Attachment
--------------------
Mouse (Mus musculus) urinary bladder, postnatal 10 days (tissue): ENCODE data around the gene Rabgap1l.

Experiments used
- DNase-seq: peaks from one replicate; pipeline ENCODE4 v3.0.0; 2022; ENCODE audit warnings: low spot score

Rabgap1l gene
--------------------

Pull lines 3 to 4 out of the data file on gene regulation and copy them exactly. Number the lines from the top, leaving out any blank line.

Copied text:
- DNase-seq: peaks from one replicate; pipeline ENCODE4 v3.0.0; 2022; ENCODE audit warnings: low spot score

Rabgap1l gene